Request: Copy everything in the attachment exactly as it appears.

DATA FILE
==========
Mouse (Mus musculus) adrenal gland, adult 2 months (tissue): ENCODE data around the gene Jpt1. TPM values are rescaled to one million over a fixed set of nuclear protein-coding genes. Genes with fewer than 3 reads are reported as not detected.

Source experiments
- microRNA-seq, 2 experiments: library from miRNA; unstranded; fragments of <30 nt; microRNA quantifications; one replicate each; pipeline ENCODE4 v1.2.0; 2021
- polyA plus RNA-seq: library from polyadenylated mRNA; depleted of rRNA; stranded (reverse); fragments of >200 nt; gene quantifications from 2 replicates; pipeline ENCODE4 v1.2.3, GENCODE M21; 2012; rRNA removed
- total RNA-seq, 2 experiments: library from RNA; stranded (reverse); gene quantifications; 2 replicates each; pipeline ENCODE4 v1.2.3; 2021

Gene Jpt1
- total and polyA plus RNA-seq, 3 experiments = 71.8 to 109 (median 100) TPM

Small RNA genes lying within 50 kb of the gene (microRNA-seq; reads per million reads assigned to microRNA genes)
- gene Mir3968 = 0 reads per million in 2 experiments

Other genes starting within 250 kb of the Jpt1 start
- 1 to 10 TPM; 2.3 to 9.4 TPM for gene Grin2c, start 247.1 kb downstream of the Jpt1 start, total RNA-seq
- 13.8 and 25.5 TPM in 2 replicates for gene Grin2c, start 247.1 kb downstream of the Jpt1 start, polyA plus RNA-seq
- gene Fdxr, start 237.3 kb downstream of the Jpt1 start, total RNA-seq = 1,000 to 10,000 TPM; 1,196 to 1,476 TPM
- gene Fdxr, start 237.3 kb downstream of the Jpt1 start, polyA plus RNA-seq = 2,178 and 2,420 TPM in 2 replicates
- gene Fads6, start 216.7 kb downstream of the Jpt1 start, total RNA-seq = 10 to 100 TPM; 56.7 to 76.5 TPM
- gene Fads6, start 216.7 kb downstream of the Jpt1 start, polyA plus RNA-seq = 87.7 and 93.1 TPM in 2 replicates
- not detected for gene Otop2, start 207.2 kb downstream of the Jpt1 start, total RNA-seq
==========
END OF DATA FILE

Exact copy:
Mouse (Mus musculus) adrenal gland, adult 2 months (tissue): ENCODE data around the gene Jpt1. TPM values are rescaled to one million over a fixed set of nuclear protein-coding genes. Genes with fewer than 3 reads are reported as not detected.

Source experiments
- microRNA-seq, 2 experiments: library from miRNA; unstranded; fragments of <30 nt; microRNA quantifications; one replicate each; pipeline ENCODE4 v1.2.0; 2021
- polyA plus RNA-seq: library from polyadenylated mRNA; depleted of rRNA; stranded (reverse); fragments of >200 nt; gene quantifications from 2 replicates; pipeline ENCODE4 v1.2.3, GENCODE M21; 2012; rRNA removed
- total RNA-seq, 2 experiments: library from RNA; stranded (reverse); gene quantifications; 2 replicates each; pipeline ENCODE4 v1.2.3; 2021

Gene Jpt1
- total and polyA plus RNA-seq, 3 experiments = 71.8 to 109 (median 100) TPM

Small RNA genes lying within 50 kb of the gene (microRNA-seq; reads per million reads assigned to microRNA genes)
- gene Mir3968 = 0 reads per million in 2 experiments

Other genes starting within 250 kb of the Jpt1 start
- 1 to 10 TPM; 2.3 to 9.4 TPM for gene Grin2c, start 247.1 kb downstream of the Jpt1 start, total RNA-seq
- 13.8 and 25.5 TPM in 2 replicates for gene Grin2c, start 247.1 kb downstream of the Jpt1 start, polyA plus RNA-seq
- gene Fdxr, start 237.3 kb downstream of the Jpt1 start, total RNA-seq = 1,000 to 10,000 TPM; 1,196 to 1,476 TPM
- gene Fdxr, start 237.3 kb downstream of the Jpt1 start, polyA plus RNA-seq = 2,178 and 2,420 TPM in 2 replicates
- gene Fads6, start 216.7 kb downstream of the Jpt1 start, total RNA-seq = 10 to 100 TPM; 56.7 to 76.5 TPM
- gene Fads6, start 216.7 kb downstream of the Jpt1 start, polyA plus RNA-seq = 87.7 and 93.1 TPM in 2 replicates
- not detected for gene Otop2, start 207.2 kb downstream of the Jpt1 start, total RNA-seq